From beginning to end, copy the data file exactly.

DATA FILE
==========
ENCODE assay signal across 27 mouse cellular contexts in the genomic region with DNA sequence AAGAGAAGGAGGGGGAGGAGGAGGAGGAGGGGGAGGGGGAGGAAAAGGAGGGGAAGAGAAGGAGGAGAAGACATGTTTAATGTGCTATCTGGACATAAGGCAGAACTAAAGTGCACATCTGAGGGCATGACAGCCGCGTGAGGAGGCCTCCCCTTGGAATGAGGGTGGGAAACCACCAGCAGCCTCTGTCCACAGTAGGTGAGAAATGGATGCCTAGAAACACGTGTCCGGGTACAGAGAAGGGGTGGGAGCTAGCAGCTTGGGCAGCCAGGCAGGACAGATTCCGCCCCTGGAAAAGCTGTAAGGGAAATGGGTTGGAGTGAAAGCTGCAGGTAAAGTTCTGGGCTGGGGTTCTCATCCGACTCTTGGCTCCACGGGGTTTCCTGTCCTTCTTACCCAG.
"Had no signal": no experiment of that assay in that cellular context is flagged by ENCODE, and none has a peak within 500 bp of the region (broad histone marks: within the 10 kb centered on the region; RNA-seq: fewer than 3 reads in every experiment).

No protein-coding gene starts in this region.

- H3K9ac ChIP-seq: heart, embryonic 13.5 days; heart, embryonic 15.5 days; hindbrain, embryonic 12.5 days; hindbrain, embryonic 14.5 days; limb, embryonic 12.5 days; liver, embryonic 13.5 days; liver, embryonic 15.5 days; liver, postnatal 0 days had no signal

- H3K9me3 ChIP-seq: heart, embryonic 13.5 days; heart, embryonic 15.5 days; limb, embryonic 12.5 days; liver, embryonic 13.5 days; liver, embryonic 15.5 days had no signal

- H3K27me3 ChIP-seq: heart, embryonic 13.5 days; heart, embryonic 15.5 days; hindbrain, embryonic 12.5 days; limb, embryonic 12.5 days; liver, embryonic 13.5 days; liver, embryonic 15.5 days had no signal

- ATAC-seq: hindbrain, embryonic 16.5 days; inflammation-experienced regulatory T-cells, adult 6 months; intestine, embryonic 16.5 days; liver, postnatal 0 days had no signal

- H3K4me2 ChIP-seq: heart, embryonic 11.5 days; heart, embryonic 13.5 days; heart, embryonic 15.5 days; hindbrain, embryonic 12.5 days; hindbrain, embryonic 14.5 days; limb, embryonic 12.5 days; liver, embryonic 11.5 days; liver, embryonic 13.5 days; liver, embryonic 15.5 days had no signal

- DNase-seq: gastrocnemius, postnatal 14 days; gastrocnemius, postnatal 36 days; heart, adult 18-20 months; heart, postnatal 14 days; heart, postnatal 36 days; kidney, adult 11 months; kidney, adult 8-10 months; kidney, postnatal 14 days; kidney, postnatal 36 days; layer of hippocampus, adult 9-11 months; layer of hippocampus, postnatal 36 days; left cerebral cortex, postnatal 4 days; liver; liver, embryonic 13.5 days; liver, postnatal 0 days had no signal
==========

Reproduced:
ENCODE assay signal across 27 mouse cellular contexts in the genomic region with DNA sequence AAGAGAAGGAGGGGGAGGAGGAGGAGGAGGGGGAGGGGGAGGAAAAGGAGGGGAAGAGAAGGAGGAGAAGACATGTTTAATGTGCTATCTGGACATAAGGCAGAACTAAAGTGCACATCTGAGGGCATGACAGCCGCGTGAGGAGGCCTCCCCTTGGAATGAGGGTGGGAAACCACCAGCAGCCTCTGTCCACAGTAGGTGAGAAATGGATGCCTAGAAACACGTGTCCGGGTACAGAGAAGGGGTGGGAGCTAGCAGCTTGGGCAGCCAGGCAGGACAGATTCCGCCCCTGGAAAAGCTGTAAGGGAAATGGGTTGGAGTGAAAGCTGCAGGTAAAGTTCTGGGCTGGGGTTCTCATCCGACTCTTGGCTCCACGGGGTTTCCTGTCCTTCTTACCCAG.
"Had no signal": no experiment of that assay in that cellular context is flagged by ENCODE, and none has a peak within 500 bp of the region (broad histone marks: within the 10 kb centered on the region; RNA-seq: fewer than 3 reads in every experiment).

No protein-coding gene starts in this region.

- H3K9ac ChIP-seq: heart, embryonic 13.5 days; heart, embryonic 15.5 days; hindbrain, embryonic 12.5 days; hindbrain, embryonic 14.5 days; limb, embryonic 12.5 days; liver, embryonic 13.5 days; liver, embryonic 15.5 days; liver, postnatal 0 days had no signal

- H3K9me3 ChIP-seq: heart, embryonic 13.5 days; heart, embryonic 15.5 days; limb, embryonic 12.5 days; liver, embryonic 13.5 days; liver, embryonic 15.5 days had no signal

- H3K27me3 ChIP-seq: heart, embryonic 13.5 days; heart, embryonic 15.5 days; hindbrain, embryonic 12.5 days; limb, embryonic 12.5 days; liver, embryonic 13.5 days; liver, embryonic 15.5 days had no signal

- ATAC-seq: hindbrain, embryonic 16.5 days; inflammation-experienced regulatory T-cells, adult 6 months; intestine, embryonic 16.5 days; liver, postnatal 0 days had no signal

- H3K4me2 ChIP-seq: heart, embryonic 11.5 days; heart, embryonic 13.5 days; heart, embryonic 15.5 days; hindbrain, embryonic 12.5 days; hindbrain, embryonic 14.5 days; limb, embryonic 12.5 days; liver, embryonic 11.5 days; liver, embryonic 13.5 days; liver, embryonic 15.5 days had no signal

- DNase-seq: gastrocnemius, postnatal 14 days; gastrocnemius, postnatal 36 days; heart, adult 18-20 months; heart, postnatal 14 days; heart, postnatal 36 days; kidney, adult 11 months; kidney, adult 8-10 months; kidney, postnatal 14 days; kidney, postnatal 36 days; layer of hippocampus, adult 9-11 months; layer of hippocampus, postnatal 36 days; left cerebral cortex, postnatal 4 days; liver; liver, embryonic 13.5 days; liver, postnatal 0 days had no signal